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Understanding the Jones Act: The America-First cabotage policy

On Behalf of | Oct 5, 2022 | Jones Act

The Jones Act is a particularly controversial law being debated in Rhode Island and other maritime states. It was originally passed to promote American shipping. But in the past century, the nature of the global economy has changed drastically. There is continuous discussion over whether or not the act should be repealed and how that repeal may aid American industry. It will likely continue to fuel heated disputes between domestic shipping companies and businesses in more isolated territories throughout the Caribbean and Pacific.

What is the Jones Act?

The Jones Act is a law regulating the operations of merchant vessels in the United States engaged in the cabotage trade. This trade is on the coast and between American ports. It was passed in 1920 in the aftermath of the First World War and is meant to support American shipping companies and workers. Any vessel engaged in the cabotage trade must have been built in the United States and have an American crew. It must fly the American flag and be owned by Americans as well. The law originated from centuries of naval restrictions that boosted certain countries and their interests over the interests of other countries.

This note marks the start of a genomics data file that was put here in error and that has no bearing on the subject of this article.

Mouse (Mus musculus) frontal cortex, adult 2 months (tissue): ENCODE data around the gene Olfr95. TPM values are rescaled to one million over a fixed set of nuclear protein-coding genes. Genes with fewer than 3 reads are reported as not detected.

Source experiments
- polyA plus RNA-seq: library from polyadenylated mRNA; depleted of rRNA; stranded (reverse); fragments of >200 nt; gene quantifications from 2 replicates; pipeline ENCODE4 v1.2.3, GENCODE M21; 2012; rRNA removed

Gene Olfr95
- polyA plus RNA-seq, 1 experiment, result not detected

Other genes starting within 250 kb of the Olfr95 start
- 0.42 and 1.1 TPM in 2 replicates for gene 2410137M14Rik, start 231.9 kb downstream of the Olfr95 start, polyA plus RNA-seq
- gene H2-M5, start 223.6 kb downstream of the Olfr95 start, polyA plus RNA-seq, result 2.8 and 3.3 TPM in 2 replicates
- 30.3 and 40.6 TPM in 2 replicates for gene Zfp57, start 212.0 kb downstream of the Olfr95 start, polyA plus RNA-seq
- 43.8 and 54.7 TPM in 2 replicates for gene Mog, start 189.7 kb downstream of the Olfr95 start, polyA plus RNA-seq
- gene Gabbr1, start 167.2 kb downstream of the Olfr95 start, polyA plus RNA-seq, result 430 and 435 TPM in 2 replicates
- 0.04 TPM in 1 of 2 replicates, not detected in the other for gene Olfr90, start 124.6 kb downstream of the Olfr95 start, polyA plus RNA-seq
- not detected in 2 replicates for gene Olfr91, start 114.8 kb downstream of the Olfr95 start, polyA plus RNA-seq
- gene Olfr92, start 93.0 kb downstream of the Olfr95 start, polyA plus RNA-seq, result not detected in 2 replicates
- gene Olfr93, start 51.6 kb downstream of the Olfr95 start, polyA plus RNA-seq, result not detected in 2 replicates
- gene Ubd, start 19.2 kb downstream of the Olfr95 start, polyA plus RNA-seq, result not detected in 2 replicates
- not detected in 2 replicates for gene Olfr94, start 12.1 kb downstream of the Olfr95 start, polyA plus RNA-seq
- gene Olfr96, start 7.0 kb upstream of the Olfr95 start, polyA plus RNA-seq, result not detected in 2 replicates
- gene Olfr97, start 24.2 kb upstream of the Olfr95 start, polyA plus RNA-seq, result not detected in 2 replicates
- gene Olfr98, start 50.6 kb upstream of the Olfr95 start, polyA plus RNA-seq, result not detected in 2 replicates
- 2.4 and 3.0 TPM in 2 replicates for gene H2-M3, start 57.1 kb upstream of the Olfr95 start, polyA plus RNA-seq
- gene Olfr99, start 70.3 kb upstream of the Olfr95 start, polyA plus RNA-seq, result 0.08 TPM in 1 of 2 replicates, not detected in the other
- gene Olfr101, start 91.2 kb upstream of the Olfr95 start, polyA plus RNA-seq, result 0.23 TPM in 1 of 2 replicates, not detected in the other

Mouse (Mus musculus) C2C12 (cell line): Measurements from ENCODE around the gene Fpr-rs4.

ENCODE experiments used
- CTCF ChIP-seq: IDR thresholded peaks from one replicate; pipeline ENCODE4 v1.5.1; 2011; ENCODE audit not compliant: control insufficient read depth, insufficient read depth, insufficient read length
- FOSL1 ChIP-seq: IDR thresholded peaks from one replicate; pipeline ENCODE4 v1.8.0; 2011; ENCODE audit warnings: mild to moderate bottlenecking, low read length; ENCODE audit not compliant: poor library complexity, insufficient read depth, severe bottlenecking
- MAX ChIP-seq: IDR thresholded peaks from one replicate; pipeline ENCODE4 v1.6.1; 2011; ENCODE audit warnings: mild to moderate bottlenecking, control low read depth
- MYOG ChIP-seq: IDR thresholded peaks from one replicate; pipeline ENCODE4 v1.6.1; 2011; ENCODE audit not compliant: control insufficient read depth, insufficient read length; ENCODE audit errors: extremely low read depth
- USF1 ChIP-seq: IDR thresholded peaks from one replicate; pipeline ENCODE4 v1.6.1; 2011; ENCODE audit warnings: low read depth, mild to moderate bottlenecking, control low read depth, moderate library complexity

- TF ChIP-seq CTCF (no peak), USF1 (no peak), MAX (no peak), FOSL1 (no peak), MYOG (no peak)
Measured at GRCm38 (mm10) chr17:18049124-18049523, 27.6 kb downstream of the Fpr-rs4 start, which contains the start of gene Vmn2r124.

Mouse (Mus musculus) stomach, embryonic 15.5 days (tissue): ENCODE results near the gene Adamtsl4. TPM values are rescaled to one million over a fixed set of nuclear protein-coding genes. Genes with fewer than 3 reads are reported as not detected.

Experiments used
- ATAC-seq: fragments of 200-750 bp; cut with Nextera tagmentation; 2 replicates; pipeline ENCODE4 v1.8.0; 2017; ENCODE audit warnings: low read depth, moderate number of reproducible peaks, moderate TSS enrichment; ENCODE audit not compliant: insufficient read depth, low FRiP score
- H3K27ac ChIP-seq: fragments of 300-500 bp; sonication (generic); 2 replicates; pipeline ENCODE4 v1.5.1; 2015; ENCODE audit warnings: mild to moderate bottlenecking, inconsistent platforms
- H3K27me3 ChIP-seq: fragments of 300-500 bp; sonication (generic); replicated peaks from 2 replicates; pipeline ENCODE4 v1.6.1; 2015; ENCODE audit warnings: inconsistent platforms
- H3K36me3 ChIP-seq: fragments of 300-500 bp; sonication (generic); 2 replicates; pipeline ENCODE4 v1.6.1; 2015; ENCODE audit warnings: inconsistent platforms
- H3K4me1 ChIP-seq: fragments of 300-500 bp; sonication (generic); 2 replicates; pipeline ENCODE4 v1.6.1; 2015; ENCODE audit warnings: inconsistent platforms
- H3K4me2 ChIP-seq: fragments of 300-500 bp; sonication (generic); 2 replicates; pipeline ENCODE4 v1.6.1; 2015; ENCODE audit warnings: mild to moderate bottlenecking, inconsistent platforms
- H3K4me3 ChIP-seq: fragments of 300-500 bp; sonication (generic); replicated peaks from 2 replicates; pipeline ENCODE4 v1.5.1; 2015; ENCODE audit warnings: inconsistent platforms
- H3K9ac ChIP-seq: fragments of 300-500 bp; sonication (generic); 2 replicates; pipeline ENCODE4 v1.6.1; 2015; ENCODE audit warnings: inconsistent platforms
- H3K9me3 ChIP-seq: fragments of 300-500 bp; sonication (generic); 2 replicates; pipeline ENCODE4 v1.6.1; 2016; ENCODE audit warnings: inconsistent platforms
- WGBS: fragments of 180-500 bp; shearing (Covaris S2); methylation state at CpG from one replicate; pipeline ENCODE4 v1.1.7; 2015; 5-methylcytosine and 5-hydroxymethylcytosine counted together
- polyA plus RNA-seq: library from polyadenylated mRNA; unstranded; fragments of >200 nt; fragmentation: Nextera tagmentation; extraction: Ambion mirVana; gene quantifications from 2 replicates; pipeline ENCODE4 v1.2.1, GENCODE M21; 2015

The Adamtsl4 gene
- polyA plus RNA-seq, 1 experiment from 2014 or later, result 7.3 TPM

Why does it matter?

The Jones Act is relevant in a number of different situations. One, in particular, is the special circumstances of islands such as Guam and Hawaii. These states and territories are in some cases hundreds of miles away from the nearest American port. In order to operate, they have to take on additional costs to work with American shippers and ports.

In addition, the requirements of the Jones Act can be burdensome during natural emergencies. Areas may need to receive supplies as fast as possible from whatever ships are in the vicinity. In those instances, it should not matter exactly where a ship was produced or who is on its crew.